More on our specific contracts later. For now, I wanna recap our RFA list again, so we know what (in addition to any slim chance of buyouts) we should be listening for next Monday-Wednesday. To review, a qualifying offer is the minimum required contract (1 year at a given salary) needed to retain a restricted free agent. The player must accept that contract unless he expects to get an offer sheet from another team (very rare) or is eligible for salary arbitration (a less rare process in which a neutral third party decides how much the team should pay the player - remember Nik Zherdev?). We'll discuss these in more detail if they come up, but for now, know that a qualifying offer is the minimum 1-year salary we need to offer an RFA in order to keep him, and that the offer must be on the table before July 1.

Enver Lisin - QO of $829,500. Or, at least, it would have been, if we hadn't already decided not to give him a QO. He'll be an unrestricted free agent July 1, and it's safe to say we won't be pursuing him. Miss Lauri Korpikoski yet?

Erik Christensen - QO of $787,500. Christensen was good, no reason not to sign him at this price. He will qualify for arbitration, however, so we probably have to up it at least a little to avoid going down that road. If it were me, I'd sign him for around a million.

Brandon Prust - QO of $577,500. Not sure whether or not he qualifies for arbitration (depends whether he signed his first contract with the Flames in '04 or '05), but it seems silly not to lock this guy up. He's exactly the right kind of character for a fourth-liner: tough, stands up in the crease, not afraid to fight, but has some skill (ant: Matt Cooke, Dave Clarkson). I hope we can keep him around at least another season, and give him a real chance to become a part of the squad.

Dan Girardi - QO of $1.6 million. Expensive RFA signing number 1 (of 2). He qualifies for arbitration, and we'll probably offer him enough of a raise that he doesn't have to use it. I expect us to lock him down in the Ryan Callahan/Brandon Dubinsky range - a 2-3-year contract for $2 million-$3 million a year.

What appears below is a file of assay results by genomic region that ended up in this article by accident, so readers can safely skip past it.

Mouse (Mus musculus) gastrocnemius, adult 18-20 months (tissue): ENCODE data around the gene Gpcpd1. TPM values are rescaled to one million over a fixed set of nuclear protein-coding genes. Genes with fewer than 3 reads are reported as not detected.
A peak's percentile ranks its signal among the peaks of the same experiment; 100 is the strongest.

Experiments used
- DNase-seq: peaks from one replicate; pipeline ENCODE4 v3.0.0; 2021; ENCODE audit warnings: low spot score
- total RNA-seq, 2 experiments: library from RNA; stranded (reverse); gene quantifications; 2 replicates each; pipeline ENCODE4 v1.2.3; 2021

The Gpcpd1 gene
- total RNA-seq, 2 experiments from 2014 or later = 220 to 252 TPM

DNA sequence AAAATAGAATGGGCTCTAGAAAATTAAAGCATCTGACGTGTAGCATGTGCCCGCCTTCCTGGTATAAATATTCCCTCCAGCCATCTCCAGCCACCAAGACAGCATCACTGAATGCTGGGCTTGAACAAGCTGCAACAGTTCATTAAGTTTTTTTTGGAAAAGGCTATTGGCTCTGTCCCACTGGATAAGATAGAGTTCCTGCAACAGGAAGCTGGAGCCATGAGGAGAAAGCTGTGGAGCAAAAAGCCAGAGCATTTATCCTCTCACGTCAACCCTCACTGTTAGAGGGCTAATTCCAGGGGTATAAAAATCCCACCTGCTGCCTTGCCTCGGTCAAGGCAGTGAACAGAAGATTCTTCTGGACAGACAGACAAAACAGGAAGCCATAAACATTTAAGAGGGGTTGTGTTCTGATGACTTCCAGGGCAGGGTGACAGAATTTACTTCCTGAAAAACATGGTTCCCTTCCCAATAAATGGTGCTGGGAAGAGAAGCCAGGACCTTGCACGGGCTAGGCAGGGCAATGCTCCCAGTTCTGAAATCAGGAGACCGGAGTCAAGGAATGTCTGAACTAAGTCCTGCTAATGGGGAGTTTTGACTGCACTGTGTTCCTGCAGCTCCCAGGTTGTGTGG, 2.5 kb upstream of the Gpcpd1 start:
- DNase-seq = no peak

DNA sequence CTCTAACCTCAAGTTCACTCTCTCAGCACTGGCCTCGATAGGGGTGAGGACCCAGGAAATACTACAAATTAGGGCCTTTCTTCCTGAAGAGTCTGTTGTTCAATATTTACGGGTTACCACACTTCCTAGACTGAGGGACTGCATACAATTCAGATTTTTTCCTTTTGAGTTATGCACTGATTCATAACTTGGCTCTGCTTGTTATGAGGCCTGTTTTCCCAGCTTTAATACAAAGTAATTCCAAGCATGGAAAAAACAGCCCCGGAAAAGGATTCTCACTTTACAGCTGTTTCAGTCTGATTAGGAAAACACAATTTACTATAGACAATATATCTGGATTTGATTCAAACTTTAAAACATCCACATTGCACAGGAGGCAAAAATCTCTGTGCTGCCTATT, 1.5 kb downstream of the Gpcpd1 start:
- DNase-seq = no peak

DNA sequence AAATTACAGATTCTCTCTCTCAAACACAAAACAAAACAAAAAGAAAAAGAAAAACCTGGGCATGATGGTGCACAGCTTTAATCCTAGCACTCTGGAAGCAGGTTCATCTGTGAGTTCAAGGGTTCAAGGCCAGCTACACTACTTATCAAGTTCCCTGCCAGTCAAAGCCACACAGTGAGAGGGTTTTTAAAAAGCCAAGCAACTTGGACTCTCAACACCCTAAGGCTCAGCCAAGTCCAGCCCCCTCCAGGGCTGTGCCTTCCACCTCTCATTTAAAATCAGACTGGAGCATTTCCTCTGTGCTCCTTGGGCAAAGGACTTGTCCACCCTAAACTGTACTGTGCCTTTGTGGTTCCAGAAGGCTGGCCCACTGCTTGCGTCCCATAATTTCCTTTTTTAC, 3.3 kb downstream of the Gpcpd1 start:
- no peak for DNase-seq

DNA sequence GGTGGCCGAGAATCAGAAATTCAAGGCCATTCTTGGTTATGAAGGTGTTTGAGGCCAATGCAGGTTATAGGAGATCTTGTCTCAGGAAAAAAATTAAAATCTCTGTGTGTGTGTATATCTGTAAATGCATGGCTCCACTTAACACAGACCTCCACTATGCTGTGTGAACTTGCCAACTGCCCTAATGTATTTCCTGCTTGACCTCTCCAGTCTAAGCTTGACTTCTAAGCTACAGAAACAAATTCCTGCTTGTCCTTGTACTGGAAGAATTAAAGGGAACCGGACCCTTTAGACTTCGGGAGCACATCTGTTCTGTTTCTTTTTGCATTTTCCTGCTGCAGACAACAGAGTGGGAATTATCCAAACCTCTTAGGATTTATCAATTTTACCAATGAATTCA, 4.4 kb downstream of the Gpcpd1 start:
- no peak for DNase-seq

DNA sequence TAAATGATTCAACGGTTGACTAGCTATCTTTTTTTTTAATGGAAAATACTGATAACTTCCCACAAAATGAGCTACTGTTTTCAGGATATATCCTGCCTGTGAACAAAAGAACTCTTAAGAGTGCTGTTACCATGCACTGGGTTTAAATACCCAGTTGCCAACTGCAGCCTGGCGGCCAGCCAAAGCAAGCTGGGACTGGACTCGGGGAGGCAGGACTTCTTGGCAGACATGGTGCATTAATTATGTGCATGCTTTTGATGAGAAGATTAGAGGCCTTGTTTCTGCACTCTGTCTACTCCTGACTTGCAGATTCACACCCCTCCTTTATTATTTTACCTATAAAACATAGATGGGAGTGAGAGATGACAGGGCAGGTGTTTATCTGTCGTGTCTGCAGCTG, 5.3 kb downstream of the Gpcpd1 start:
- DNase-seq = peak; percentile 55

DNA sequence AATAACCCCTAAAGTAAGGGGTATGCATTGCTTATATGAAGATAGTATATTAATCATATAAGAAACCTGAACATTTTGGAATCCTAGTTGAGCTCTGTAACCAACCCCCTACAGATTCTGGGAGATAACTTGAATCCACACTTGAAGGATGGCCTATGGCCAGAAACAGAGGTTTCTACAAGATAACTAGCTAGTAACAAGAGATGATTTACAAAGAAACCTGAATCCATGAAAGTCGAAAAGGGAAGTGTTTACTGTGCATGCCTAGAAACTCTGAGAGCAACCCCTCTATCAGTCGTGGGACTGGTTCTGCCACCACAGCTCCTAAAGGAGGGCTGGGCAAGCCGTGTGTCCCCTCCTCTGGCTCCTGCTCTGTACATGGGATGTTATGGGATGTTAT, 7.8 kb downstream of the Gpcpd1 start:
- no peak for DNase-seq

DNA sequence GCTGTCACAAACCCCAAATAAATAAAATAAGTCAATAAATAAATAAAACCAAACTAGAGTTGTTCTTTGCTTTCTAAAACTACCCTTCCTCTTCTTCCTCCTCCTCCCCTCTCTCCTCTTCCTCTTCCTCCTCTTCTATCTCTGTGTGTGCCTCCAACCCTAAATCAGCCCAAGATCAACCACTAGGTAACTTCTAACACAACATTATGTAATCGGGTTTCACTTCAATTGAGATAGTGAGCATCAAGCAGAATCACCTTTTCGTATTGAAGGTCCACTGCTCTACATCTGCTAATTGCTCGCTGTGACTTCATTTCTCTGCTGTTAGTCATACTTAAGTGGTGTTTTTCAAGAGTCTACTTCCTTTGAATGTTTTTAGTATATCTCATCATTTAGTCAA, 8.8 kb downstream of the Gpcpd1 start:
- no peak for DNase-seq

Ilkka Heikkinen - QO of $918,750. Doesn't qualify for arbitration, won't get any offer sheets. Probably worth the money to keep him around for a year and see what he can do, right?

Marc Staal - QO of $803,250. Oh yeah, this guy. See that laughable QO number? That's silly. That is a silly number. According to my admittedly feeble understanding, Staal doesn't actually qualify for arbitration this season, but that shouldn't matter. It would be insulting to sign him for $803,250 for one season, and he might even get an offer sheet. It's not worth going through all that, and we should expect the Rangers to offer him a healthy contract - to the tune of a few years at at least $3 million.

OK, that's enough from the contract wonk for now. I'll be paying some attention to the draft this weekend, less to analyze our no-doubt-soon-to-be-disappointing picks, more to see if we shift anything else around (when you get 30 GMs in a room, crazy shit goes down). I've given you enough to pay attention to for the time being. Here we go again...


  1. Is that the same Dial-A-Math service # Ram posted somewhere years ago?

  2. Yep, still active and running! Total calls to date: 1. Gave a lecture on the Monty Hall Problem. It was a success.